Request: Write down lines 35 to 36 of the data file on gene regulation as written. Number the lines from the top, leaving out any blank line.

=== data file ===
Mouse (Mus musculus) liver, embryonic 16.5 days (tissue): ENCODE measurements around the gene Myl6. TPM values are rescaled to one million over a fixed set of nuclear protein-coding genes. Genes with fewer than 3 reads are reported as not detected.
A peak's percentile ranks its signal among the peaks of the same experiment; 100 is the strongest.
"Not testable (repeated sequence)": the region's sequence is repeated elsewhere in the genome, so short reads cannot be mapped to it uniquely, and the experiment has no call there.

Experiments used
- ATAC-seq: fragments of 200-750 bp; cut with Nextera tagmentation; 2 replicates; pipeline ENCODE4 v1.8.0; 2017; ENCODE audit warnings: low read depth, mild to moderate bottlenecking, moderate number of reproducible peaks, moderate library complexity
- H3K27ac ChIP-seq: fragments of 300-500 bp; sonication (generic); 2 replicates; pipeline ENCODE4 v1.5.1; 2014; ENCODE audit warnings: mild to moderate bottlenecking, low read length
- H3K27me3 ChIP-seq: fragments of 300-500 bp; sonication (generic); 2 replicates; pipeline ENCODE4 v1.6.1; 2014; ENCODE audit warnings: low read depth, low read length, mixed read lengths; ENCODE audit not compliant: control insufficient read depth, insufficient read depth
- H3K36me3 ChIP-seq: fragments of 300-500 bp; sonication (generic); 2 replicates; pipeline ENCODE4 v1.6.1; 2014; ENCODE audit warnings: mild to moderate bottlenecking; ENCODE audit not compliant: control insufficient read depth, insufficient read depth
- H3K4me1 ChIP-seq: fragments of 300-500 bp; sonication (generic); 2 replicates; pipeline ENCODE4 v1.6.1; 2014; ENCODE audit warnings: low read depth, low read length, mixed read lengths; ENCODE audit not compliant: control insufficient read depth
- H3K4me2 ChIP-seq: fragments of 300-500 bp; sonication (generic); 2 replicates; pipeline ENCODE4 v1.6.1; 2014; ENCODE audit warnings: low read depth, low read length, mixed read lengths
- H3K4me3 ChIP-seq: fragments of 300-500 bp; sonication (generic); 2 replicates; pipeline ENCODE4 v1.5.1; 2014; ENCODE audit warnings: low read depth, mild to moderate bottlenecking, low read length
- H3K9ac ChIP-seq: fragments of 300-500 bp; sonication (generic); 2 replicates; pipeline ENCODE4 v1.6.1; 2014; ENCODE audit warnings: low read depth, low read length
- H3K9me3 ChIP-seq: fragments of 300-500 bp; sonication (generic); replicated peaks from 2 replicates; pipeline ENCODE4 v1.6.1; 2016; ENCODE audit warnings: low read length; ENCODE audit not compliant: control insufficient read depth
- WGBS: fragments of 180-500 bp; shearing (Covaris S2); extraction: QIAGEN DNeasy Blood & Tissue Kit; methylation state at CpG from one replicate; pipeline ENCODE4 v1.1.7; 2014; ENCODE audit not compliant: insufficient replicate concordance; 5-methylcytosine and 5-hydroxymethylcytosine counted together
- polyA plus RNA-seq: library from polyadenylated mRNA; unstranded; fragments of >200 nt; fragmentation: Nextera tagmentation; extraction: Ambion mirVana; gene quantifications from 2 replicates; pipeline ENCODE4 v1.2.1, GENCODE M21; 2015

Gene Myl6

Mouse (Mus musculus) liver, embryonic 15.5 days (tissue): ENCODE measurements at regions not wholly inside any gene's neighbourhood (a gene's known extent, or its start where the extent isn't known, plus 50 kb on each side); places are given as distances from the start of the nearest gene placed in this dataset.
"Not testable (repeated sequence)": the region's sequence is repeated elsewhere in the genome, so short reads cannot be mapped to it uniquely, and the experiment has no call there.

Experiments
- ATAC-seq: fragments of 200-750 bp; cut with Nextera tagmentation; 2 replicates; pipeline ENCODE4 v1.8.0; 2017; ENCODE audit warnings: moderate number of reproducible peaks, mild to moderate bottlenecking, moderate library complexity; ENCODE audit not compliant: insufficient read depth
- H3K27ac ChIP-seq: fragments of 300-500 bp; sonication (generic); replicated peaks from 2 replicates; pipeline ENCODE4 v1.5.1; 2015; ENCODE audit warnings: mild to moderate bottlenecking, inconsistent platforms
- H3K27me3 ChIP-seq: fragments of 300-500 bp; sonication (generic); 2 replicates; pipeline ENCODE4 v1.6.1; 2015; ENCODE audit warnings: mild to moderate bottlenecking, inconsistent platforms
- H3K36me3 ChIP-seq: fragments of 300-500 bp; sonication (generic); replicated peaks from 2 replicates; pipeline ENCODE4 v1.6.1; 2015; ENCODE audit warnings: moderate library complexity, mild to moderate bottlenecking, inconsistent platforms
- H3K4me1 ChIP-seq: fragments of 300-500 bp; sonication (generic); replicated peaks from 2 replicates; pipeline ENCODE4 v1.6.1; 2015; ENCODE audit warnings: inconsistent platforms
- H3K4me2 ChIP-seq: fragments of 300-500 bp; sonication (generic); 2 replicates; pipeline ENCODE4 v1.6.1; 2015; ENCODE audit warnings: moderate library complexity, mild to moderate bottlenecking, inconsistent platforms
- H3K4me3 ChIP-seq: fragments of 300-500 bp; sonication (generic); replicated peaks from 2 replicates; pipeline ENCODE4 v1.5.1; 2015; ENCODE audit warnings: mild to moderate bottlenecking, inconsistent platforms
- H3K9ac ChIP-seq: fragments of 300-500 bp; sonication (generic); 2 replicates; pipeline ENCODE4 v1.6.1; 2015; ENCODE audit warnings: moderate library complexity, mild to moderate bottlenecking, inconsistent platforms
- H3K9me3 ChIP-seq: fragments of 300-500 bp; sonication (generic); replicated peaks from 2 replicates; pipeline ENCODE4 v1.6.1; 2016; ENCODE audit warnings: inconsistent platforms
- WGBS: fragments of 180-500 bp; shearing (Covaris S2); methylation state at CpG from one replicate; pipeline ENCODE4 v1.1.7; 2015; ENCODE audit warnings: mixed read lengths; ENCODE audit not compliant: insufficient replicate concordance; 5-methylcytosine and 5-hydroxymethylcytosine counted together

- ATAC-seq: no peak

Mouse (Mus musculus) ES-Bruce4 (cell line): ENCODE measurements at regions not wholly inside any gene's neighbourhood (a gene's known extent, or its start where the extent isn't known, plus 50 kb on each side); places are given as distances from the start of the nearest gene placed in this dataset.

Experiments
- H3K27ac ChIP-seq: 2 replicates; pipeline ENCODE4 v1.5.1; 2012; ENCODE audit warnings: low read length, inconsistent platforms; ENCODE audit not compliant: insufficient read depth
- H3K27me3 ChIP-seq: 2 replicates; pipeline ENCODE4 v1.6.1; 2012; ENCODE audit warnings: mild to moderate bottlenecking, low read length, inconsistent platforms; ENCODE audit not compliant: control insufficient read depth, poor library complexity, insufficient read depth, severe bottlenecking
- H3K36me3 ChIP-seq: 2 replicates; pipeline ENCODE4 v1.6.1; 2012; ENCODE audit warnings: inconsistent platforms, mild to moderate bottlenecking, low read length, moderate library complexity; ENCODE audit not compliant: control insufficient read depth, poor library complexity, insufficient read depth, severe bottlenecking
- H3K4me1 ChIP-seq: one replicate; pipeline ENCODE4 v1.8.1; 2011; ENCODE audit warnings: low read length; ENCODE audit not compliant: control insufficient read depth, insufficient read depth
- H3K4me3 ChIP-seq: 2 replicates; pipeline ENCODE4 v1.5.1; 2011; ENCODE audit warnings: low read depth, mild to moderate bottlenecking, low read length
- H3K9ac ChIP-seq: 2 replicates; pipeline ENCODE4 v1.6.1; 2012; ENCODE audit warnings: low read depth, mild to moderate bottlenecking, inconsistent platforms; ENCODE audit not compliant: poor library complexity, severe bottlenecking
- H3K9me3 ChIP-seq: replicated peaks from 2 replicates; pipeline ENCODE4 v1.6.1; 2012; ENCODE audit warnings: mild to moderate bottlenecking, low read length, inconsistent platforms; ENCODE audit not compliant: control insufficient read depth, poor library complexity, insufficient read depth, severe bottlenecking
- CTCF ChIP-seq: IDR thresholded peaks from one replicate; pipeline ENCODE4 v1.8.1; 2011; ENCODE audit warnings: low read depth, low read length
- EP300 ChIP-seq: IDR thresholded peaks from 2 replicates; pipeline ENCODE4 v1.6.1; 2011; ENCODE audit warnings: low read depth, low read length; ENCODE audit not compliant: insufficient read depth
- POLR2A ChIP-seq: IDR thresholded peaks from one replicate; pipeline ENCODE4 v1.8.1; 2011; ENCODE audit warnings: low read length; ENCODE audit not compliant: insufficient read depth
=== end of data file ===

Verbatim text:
- H3K36me3 ChIP-seq: 2 replicates; pipeline ENCODE4 v1.6.1; 2012; ENCODE audit warnings: inconsistent platforms, mild to moderate bottlenecking, low read length, moderate library complexity; ENCODE audit not compliant: control insufficient read depth, poor library complexity, insufficient read depth, severe bottlenecking
- H3K4me1 ChIP-seq: one replicate; pipeline ENCODE4 v1.8.1; 2011; ENCODE audit warnings: low read length; ENCODE audit not compliant: control insufficient read depth, insufficient read depth